The Journeys of Birds

migration19th Century
Museum of Modern Art, New Delhi

At least 4,000 species of bird are known to be regular migrants, which is about 40 percent of the total number of birds in the world.
(Although this number will likely increase as we learn more about the habits of birds in tropical regions.)

Birds can reach great heights as they migrate.
Bar-headed Geese are the highest-flying migratory birds, regularly reaching altitudes of up to five and a half miles above sea level while flying over the Himalayas in India.
But the bird with the record for the highest altitude ever is the Ruppel’s Griffon Vulture.

The Arctic Tern has the longest migration of any bird in the world. They can fly more than 49,700 miles in a year, making a round trip between their breeding grounds in the Arctic and the Antarctic, where they spend their winters.
Over a lifespan of more than 30 years, the flights can add up to the equivalent of three trips to the moon and back.

The Northern Wheatear travels up to 9,000 miles each way between the Arctic and Africa, giving it one of the largest ranges of any songbird.
What makes this an especially amazing feat is that the tiny bird weighs less than an ounce.

The Bar-tailed Godwit has the longest recorded non-stop flight, flying for nearly 7,000 miles, over eight days, without food or rest.

To prepare for the extremely taxing effort of migration, birds enter a state called hyperphagia, where they bulk up on food in the preceding weeks to store fat, which they’ll later use for energy on their long journeys.
Some, like the Blackpoll Warbler, almost double their body weight before flying 2,300 miles for 86 hours without stopping.

Even birds that don’t fly migrate.
Emus, the large Australian birds, often travel for miles on foot to find food, and many populations of Penguins migrate by swimming.

Migration can be terribly dangerous for birds, and they often don’t make it back to their starting point.
Sometimes natural occurrences like harsh weather play a role, but human activities are the cause of many deaths.
In the United States alone, up to one billion birds die each year from window collisions,
seven million from striking TV and radio towers.

http://www.audubon.org/birds
http://www.audubon.org/conservation

The Peacock

grassi peacockThe Sketchbook of Giovannino de’ Grassi  (Milano, circa 1350 – 1398)

Choices

tree bullfinch durer

Three Studies of a Tree Bullfinch, Albrecht Dürer (1471 – 1528)

I go to the mountain side
of the house to cut saplings,
and clear a view to snow
on the mountain. But when I  look up,
saw in hand, I see a nest clutched in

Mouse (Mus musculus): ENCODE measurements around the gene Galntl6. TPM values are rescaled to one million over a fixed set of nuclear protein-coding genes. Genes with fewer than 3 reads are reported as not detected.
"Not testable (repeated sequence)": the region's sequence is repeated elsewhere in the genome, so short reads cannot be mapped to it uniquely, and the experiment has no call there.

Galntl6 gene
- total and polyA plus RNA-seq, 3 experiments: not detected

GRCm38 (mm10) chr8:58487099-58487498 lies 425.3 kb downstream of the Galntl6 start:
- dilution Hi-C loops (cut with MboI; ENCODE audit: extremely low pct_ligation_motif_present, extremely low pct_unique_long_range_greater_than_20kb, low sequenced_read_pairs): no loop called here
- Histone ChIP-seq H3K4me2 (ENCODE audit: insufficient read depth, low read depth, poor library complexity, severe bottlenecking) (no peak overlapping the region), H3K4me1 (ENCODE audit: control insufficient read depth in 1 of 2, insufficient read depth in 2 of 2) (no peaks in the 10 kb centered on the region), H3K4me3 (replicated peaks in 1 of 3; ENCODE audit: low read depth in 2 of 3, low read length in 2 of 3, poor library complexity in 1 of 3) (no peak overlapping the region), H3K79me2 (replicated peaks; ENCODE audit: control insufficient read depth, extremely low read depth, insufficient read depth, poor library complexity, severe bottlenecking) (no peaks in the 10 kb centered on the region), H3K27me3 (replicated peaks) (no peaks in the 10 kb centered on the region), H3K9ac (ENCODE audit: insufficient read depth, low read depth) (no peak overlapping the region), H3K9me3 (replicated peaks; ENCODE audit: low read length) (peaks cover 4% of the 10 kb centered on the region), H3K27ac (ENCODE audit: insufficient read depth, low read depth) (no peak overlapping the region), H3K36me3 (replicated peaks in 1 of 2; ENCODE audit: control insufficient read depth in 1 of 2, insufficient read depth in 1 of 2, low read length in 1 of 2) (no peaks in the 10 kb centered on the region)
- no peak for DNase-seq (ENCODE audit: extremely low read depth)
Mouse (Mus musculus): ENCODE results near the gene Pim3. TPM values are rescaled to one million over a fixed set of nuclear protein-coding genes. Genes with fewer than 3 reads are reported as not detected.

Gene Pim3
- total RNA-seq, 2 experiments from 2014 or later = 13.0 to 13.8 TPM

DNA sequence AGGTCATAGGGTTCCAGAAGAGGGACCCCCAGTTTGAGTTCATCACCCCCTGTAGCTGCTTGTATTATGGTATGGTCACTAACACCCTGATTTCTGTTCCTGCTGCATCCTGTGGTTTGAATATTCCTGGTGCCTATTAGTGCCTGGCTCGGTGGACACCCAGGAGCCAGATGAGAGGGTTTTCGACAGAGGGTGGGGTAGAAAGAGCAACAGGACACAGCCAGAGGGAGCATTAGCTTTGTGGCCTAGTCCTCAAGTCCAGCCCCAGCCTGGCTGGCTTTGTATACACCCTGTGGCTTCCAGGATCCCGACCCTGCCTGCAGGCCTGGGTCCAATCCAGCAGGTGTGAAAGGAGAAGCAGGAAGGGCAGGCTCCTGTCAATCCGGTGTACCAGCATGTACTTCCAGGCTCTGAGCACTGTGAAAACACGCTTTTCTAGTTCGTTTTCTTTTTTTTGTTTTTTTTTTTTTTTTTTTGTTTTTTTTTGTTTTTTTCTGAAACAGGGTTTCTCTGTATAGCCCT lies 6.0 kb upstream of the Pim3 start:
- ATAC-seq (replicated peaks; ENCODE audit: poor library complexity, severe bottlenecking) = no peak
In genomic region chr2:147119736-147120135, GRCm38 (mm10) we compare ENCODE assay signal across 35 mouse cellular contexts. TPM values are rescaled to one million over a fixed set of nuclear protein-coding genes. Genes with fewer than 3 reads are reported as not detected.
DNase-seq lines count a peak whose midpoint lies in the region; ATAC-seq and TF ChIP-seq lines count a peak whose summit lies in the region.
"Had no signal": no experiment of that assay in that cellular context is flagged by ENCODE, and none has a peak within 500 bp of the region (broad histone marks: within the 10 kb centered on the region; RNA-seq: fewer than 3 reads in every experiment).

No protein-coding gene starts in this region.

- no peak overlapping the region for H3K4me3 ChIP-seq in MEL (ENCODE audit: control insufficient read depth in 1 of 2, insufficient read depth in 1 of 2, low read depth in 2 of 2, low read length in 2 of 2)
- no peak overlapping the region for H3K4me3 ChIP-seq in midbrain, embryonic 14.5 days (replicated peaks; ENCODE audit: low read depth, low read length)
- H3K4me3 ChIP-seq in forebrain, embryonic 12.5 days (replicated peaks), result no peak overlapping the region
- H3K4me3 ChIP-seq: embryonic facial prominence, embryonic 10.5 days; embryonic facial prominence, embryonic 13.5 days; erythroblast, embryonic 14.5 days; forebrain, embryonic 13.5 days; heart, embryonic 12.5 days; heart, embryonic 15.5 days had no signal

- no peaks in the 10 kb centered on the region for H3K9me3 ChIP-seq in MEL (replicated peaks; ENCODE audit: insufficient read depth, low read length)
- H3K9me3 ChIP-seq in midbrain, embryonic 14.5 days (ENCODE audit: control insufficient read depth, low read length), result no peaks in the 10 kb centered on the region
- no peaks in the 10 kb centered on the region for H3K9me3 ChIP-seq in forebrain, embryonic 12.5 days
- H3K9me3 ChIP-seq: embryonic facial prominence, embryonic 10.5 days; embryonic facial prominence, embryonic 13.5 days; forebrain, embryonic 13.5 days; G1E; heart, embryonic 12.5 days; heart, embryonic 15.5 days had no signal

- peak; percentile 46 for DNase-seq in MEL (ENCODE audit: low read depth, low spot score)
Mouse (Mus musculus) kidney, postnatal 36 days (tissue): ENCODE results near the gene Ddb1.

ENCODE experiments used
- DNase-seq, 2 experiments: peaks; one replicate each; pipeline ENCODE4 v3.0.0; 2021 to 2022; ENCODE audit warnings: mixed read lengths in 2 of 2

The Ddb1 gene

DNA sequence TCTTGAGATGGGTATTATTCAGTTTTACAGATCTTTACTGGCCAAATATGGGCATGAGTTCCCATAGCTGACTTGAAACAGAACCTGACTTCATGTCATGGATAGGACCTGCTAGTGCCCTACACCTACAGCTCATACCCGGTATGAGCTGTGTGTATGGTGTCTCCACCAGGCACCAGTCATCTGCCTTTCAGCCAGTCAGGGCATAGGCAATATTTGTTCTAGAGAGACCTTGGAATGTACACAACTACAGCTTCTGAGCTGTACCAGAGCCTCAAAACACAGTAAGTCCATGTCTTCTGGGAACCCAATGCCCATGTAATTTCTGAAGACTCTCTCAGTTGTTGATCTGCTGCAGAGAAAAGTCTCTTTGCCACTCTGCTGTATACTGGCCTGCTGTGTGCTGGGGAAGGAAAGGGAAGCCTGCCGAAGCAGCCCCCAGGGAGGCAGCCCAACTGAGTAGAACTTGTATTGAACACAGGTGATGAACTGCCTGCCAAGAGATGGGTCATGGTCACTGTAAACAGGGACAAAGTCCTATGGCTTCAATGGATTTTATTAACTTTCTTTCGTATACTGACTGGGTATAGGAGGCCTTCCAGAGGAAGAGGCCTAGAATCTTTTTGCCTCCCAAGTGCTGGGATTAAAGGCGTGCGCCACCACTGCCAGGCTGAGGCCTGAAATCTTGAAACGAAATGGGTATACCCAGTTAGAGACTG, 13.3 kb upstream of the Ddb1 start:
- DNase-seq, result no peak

the uppermost branches.
I don’t cut that one.
I don’t cut the others either.
Suddenly, in every  tree,
an unseen nest
where a mountain
would be.

for Drago Štambuk
by Tess Gallagher

Stork

Albrecht Dürer (21 May 1471 – 6 April 1528) German painter, printmaker, engraver, mathematician, and theorist

Albrecht Dürer (21 May 1471 – 6 April 1528)
Painter, printmaker, engraver, mathematician, and theorist.

Storks have no syrinx and are mute.
They use soaring, gliding flight, which requires thermal air currents, to conserve energy.  Photographs of storks by Ottomar Anschütz inspired the design of Otto Lilienthal’s experimental gliders of the late 19th century.
Their nests sometimes grow to more than six feet in diameter and ten feet in depth.
Storks were thought to be monogamous which is partly true. They may change mates after migrations, and may migrate without a mate. They tend to be attached to nesting places as much as partners.
Their size, serial monogamy, and faithfulness to an established nesting site contribute to the prominence of storks in culture and in mythology.
W.

Steal Into the Pleached Bower

Schnorr_von_Carolsfeld_-_Entwurf_für_das_Dekor_einer_Meißener_Vase
Julius Schnorr von Carolsfeld (1794 – 1872)

 


http://www.guardian.co.uk/science/neurophilosophy/2012/jan/19/1


Chickens, thrushes, pigeons and parrots have all been shown to be sensitive to various illusions, and–lacking the peacock’s tail–males of many species display themselves to females at a particular angle and distance with deliberate intention, because–for instance–the females may prefer males with larger coloured patches on their bodies.

Male Great bowerbirds spend many months building true marvels of complex architecture which consist of a thatched twig tunnel forming an avenue approximately half a metre long, opening out onto a court whose floor is covered with bones, shells and stones.
When a potential mate steps into the avenue, the male stands in the court just by the avenue’s exit, displaying to her the colourful flotsam and jetsam he has collected, one piece after the other.

They are  magicians – the bowers they build are like a house of illusions, with visual tricks that manipulate females’ perceptions.
The objects covering the floor of the court are arranged so that they increase in size as the distance from the bower increases. Thus, when the female is standing in the avenue all of the objects in the court appear to be the same size from her point of view, so she may perceive the court as being smaller than it actually is, and the male to be bigger.

Scientists reversed the objects by placing the larger objects closest to the bower and the smaller ones further away, and found that the birds corrected the  disarray very quickly.
In all cases the pattern was almost identical to the original within two weeks.